In early November 2019, fans from Union Berlin and Hertha Berlin boarded a boat at the S-Bahnhof Friedrichstraße. They were to attend the first-ever Bundesliga derby between the two sides and in doing so, they were traveling into the past as much as heading into the future. There, at Friedrichstraße, in the heart of Berlin, the Berlin Wall had divided the city and families from 1961 to 1989.
It was on that street where those traveling to the East would stop first. Every day and night, you could watch those returning to the West bid goodbye to their friends and family at the Tränenpalast, or "palace of tears" -- the westbound border crossing point between the two parts of the city. Metres away, the River Spree made its way along the borderline, flowing east to west, from Union Berlin's home in Köpenick to Hertha's on the other side of the city.
The border crossing at Friedrichstraße, to a greater degree than the widely known "Checkpoint Charlie," was a symbol for the divided city. It was also the starting point for the friendship between Hertha and Union, a friendship that has turned into a rivalry ahead of only the third Bundesliga derby between the two sides.
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During the post-World War II era, Hertha were a West German club and Union the team from East Germany. Hertha and Union weren't the biggest clubs in the city; BFC Dynamo had dominated the league because of their ties with the East German Ministry for State Security (more commonly known as the Stasi). They won 10 straight titles before the Wall came tumbling down, and were helped by referees in games that could have gone the other way.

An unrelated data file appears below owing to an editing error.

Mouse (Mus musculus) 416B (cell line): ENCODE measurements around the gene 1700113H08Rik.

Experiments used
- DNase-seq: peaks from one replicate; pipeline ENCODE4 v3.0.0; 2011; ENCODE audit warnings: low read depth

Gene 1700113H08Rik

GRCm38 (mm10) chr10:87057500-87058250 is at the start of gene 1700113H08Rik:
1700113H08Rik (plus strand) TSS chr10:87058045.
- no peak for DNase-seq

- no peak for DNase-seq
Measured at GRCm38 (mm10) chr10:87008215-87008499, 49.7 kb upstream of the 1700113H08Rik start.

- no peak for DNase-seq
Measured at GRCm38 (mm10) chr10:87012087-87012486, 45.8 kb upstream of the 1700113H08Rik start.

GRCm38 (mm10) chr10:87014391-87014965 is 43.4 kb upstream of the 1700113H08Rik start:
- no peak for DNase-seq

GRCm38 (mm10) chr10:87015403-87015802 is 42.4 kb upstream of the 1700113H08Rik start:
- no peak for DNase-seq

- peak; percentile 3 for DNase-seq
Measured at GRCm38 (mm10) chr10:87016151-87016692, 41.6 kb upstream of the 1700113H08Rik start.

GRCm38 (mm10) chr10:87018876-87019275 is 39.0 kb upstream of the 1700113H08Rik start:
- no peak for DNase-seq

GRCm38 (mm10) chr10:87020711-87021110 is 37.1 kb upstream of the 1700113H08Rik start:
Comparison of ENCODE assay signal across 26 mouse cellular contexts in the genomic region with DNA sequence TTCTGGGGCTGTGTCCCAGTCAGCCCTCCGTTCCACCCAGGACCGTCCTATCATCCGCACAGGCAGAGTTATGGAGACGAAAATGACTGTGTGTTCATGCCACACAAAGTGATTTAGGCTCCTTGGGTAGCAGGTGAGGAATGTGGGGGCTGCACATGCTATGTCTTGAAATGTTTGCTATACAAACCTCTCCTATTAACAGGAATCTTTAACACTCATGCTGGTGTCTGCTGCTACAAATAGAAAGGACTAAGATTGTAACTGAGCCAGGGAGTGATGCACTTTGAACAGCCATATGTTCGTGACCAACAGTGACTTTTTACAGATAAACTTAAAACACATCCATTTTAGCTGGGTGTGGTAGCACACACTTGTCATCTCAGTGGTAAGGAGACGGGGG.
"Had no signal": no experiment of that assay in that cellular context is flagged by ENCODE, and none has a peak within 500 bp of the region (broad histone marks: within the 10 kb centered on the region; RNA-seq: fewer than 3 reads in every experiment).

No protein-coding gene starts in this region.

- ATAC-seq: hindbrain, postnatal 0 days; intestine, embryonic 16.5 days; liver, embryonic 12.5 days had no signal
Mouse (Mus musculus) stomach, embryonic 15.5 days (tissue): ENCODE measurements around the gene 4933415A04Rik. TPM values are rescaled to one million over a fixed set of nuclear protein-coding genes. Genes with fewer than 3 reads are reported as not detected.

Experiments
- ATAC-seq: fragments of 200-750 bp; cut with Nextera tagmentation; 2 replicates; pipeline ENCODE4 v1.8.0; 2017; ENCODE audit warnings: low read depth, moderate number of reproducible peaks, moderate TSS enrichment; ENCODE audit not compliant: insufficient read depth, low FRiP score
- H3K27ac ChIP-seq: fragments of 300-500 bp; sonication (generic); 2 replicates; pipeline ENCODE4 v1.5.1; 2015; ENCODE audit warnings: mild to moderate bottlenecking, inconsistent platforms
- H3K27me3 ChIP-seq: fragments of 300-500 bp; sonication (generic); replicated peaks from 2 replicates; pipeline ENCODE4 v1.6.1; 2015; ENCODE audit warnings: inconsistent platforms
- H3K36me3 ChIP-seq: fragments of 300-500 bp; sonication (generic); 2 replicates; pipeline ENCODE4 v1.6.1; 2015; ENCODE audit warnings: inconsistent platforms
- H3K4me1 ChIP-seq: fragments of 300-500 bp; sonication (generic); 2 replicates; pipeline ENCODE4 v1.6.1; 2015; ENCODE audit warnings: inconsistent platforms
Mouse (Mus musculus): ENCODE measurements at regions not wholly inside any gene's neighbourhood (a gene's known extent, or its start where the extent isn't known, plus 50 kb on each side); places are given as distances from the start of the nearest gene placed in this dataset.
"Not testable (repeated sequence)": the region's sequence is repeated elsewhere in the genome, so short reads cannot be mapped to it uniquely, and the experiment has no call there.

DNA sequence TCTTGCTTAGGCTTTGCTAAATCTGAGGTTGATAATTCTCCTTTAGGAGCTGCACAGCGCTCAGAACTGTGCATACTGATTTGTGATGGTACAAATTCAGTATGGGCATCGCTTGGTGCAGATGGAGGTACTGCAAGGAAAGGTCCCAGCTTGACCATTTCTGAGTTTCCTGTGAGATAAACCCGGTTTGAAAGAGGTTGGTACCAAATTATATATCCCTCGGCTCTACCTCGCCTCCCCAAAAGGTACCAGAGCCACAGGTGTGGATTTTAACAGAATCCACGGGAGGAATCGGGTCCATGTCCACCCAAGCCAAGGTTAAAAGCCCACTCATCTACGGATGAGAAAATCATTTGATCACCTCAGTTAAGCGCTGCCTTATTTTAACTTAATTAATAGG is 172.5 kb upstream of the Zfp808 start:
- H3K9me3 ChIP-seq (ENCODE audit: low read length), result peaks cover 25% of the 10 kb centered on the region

These days, BFC Dynamo no longer are a big club -- they are stuck in the regional fourth division -- but Hertha and Union are big clubs. Both play in the top Bundesliga, and both are now competing for the hearts of those living in the German capital.
The rivalry dates back to April 1978 and the S-Bahnhof Friedrichstraße, the first stop after crossing over to the east. Some 380 Hertha Berlin fans had boarded a train to Dresden at the Bahnhof Zoo in the West and stopped at Friedrichstraße, looking over the River Spree. In Dresden, the West Germans were to take on Dynamo Dresden in an "international football match" -- authorities in East Germany desperately wanted to avoid using the word "friendly," not least because there was no friendship between the two countries. But that day, friendships were forged between fans on both sides of the wall.
The match was part of a German sports exchange calendar that began in 1974 as a result of long negotiations between West and East Germany, a move designed to improve relationships between people living on both sides of the Wall. The focus was on team sports like football, handball and volleyball. The calendar was planned for the entire year, and it ended only with the collapse of the German Democratic Republic in 1989.
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Initially, Hertha were refused entry given their status as the club from a city divided by the Cold War, but in 1978 they were finally permitted by the GDR to take part and fans were allowed to follow their team. One of them was Knut Beyer. As a teenager, he remembers watching the East German police swarm to the Union Berlin fans on the station's platform as they tried to board trains for the journey to Saxony. Union fans and Hertha fans had been in contact before, but this was the first big match they could follow together. Union fans had been unable to cross over to the west since 1961, while Hertha had never played in the east.
"Some of those fans made it onto the train, regardless of what the police did," Beyer said. The regime did not want to have any East Germans follow a team from the west, and those who made it took great risks. Had they been spotted by police, they would have faced severe punishment. Hertha fans sprang into action. "We wasted no time to get them dressed in our colours. Soon, you could only identify them as "Ost-Berliner" by their shoes. But we got to the stadium and we got back to Berlin. That day, friendships began."